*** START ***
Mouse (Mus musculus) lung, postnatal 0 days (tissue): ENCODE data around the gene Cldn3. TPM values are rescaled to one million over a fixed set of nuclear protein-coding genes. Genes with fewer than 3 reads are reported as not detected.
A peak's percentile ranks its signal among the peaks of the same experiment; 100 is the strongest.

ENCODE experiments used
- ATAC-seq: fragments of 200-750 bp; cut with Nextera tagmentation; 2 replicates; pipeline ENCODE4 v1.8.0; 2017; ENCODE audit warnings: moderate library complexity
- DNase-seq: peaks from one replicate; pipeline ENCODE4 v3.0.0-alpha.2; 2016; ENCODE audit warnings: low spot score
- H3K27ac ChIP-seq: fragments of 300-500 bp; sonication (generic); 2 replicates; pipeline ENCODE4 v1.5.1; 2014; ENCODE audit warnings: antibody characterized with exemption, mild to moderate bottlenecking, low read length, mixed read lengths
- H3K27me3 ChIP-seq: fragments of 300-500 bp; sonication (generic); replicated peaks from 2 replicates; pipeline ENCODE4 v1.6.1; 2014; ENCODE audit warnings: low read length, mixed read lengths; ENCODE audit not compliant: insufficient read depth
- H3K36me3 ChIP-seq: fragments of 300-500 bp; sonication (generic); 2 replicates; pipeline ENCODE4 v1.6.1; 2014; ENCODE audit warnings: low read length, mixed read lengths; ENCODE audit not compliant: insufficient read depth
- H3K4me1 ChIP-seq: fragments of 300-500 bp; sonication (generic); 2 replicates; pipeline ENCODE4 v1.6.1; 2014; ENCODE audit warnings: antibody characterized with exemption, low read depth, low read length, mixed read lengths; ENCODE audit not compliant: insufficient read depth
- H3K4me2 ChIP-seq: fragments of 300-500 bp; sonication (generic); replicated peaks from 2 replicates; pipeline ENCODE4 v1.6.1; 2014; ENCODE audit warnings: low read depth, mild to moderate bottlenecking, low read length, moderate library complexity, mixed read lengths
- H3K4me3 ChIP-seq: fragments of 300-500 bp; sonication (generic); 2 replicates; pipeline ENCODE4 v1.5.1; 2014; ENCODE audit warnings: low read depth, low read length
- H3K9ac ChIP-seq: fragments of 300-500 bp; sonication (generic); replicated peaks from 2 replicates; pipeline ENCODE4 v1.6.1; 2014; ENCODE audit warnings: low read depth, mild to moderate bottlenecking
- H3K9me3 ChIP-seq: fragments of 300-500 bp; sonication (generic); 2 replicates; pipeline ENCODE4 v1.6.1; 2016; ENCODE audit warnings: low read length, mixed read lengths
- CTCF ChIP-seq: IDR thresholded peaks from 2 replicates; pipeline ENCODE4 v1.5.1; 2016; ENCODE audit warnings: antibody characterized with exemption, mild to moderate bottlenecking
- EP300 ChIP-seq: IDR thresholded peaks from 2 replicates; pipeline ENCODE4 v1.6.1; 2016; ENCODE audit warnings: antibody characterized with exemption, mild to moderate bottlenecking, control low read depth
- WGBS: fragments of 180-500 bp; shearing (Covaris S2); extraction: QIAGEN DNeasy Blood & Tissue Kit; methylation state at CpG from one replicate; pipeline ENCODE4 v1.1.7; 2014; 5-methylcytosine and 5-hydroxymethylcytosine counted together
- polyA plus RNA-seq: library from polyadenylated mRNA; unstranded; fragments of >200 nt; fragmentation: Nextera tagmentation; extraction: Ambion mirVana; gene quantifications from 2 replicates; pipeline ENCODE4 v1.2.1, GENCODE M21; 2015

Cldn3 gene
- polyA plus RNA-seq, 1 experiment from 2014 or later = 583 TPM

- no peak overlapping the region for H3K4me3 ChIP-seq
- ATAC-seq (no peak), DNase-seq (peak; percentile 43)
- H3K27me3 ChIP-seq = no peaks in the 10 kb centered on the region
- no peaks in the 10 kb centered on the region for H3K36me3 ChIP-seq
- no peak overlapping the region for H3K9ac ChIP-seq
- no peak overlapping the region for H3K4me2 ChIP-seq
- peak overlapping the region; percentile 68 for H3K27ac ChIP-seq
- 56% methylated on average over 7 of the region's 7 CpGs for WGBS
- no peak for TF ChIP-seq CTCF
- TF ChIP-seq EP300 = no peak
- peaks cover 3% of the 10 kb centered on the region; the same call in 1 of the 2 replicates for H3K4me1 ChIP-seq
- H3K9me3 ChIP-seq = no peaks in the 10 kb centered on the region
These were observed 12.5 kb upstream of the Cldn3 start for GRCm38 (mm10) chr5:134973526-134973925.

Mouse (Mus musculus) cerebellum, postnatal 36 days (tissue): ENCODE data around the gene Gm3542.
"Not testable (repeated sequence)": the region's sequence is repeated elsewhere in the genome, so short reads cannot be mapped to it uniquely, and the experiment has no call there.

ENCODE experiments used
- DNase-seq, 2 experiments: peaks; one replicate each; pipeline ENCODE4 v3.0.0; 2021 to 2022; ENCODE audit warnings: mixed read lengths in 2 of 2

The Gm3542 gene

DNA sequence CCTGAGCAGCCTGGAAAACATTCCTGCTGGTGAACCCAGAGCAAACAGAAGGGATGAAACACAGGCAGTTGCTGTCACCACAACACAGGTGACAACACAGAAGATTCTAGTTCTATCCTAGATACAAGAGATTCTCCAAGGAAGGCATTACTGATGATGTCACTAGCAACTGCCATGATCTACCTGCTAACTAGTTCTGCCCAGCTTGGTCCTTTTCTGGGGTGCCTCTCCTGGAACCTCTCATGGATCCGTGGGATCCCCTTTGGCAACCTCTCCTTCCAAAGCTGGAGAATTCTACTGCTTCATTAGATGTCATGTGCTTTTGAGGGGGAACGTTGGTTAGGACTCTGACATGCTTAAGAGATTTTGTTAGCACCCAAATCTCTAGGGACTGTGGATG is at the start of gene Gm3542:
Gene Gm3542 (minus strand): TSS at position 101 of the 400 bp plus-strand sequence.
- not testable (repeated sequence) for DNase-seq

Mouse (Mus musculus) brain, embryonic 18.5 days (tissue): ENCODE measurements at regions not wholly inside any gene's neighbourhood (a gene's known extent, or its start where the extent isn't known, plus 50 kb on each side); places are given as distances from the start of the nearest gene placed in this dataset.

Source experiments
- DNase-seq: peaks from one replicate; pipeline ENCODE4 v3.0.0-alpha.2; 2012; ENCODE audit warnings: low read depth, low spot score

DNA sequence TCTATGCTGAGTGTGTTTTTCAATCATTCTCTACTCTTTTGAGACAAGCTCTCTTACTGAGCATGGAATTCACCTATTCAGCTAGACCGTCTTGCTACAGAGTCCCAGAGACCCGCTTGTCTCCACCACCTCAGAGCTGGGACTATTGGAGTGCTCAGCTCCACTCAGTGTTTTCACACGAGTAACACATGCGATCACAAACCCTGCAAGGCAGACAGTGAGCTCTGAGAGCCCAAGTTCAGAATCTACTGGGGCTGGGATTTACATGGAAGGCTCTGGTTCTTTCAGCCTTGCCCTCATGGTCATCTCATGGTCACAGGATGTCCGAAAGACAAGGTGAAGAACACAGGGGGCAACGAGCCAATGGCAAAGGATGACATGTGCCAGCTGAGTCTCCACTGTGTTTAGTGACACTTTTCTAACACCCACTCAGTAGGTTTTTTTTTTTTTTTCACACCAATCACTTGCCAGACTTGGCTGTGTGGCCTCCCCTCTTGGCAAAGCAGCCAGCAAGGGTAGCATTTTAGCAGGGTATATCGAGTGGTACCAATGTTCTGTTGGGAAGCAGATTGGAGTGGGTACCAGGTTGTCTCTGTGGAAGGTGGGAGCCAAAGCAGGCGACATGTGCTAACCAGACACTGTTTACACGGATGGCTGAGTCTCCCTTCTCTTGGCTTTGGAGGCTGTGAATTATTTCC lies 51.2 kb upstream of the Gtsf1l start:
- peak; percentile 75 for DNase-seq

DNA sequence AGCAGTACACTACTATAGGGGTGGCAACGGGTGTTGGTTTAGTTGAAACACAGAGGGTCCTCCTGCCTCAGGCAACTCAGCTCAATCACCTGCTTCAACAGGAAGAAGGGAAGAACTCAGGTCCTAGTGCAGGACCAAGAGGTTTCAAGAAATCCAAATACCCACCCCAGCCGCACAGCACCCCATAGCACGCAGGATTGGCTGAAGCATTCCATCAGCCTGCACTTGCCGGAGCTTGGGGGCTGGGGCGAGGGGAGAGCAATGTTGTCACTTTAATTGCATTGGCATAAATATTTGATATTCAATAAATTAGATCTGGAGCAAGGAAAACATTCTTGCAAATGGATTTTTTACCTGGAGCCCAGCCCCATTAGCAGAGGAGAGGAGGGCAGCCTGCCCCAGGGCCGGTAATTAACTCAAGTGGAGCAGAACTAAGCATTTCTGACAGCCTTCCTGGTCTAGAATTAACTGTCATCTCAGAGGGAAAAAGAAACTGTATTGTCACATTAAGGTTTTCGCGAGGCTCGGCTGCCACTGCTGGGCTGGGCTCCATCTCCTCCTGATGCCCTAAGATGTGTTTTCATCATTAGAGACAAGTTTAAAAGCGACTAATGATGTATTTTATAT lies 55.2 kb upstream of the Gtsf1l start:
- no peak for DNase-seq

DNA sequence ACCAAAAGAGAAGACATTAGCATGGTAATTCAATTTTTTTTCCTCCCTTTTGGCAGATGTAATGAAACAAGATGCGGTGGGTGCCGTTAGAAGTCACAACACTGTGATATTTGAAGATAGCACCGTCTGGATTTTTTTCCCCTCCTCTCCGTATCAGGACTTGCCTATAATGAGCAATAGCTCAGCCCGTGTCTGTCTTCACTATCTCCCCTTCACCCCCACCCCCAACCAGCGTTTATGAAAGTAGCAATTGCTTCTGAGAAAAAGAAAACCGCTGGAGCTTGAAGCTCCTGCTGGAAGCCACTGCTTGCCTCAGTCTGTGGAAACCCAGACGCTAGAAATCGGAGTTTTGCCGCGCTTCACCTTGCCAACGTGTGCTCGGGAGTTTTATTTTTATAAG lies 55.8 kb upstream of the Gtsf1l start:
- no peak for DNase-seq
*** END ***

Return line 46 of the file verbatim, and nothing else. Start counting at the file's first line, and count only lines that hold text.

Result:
DNA sequence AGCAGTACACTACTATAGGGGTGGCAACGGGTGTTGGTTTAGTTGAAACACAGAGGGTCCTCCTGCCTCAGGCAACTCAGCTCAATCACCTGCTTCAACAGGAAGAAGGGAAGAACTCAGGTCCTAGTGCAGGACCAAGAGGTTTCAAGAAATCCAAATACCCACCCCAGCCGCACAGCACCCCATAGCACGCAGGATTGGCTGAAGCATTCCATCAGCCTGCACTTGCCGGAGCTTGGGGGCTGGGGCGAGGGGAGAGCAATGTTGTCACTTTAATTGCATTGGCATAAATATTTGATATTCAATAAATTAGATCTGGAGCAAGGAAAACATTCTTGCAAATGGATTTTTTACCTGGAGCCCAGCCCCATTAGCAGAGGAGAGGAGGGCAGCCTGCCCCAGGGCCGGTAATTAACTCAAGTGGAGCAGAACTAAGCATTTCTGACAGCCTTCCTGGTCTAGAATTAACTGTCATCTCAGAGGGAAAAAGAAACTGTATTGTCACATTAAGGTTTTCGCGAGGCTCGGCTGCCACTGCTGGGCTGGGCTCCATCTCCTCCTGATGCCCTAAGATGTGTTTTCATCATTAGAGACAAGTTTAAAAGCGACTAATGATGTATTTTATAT lies 55.2 kb upstream of the Gtsf1l start: